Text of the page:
International Journal of Wildland Fire International Journal of Wildland Fire Society
Journal of the International Association of Wildland Fire
RESEARCH ARTICLE

Using alternative soil moisture estimates in the McArthur Forest Fire Danger Index

Chiara M. Holgate A B D , Albert I. J. M. van Dijk A C , Geoffrey J. Cary A C and Marta Yebra A C
+ Author Affiliations
- Author Affiliations

A Fenner School of Environment and Society, The Australian National University, Acton, ACT 2601, Australia.

B Australian Research Council Centre of Excellence for Climate System Science, UNSW Australia, Sydney, NSW 2052, Australia.

C Bushfire and Natural Hazards Cooperative Research Centre, Melbourne, Vic. 3002, Australia.

D Corresponding author: chiara.holgate@anu.edu.au

International Journal of Wildland Fire 26(9) 806-819 https://doi.org/10.1071/WF16217
Submitted: 11 December 2016  Accepted: 12 June 2017   Published: 18 August 2017

Abstract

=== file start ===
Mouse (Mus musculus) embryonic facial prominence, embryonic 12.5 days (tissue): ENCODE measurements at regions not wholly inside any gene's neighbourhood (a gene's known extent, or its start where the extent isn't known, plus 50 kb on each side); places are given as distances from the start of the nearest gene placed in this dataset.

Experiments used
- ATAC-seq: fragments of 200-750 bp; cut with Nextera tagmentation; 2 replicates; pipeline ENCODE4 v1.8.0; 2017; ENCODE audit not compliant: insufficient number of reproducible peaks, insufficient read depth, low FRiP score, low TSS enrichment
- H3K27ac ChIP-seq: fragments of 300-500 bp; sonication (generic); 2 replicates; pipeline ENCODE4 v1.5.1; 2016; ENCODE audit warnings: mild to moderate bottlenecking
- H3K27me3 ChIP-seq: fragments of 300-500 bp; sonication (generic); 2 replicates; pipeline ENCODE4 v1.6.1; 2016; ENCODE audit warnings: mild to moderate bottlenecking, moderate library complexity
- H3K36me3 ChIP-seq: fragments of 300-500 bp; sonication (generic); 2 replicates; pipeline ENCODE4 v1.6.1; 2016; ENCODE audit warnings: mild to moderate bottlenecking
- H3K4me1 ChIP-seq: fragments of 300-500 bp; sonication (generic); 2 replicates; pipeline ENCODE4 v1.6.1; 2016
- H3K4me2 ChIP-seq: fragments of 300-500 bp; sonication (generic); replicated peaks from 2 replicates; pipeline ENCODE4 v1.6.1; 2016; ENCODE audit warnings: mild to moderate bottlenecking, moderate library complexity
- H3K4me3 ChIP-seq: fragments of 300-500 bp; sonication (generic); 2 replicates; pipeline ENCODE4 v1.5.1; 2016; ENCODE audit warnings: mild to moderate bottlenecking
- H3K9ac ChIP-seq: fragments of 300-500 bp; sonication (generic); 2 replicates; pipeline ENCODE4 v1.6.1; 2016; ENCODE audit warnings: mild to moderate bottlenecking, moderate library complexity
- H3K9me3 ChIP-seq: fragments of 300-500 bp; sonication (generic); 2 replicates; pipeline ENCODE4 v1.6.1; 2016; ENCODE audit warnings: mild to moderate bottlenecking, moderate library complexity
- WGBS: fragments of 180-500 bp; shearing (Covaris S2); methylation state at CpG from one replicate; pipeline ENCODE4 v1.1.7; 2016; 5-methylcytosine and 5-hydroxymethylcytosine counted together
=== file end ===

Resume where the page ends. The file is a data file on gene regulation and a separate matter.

McArthur’s Forest Fire Danger Index (FFDI) incorporates the Keetch–Byram Drought Index (KBDI) estimate of soil dryness. Improved approaches for estimating soil moisture now exist, with potential for informing the calculation of FFDI. We evaluated the effect, compared with KBDI, of two alternative methods of estimating soil moisture: the rainfall-based Antecedent Precipitation Index and soil moisture from the Soil Moisture Ocean Salinity satellite mission. These methods were used to calculate FFDI over a sample period of 5 years (2010–14) at seven locations around Australia. The effect of substituting the alternatives for KBDI, and of entirely replacing the Drought Factor (DF) (a measure of fuel availability in FFDI) with the alternatives was explored by studying the effect on magnitude, distribution and timing of FFDI and associated Fire Danger Rating (FDR). Both approaches predicted drier soil conditions than KBDI, resulting in fewer Low–Moderate FDR days and more days of High FDR and above. The alternative methods replacing KBDI had little effect on seasonal patterns of FDR. Of all approaches, replacing DF entirely with the soil moisture alternatives most closely mimicked McArthur’s FFDI. Overall, if alternative measures of soil moisture are adopted for FFDI, the entire replacement of the DF term should be considered.


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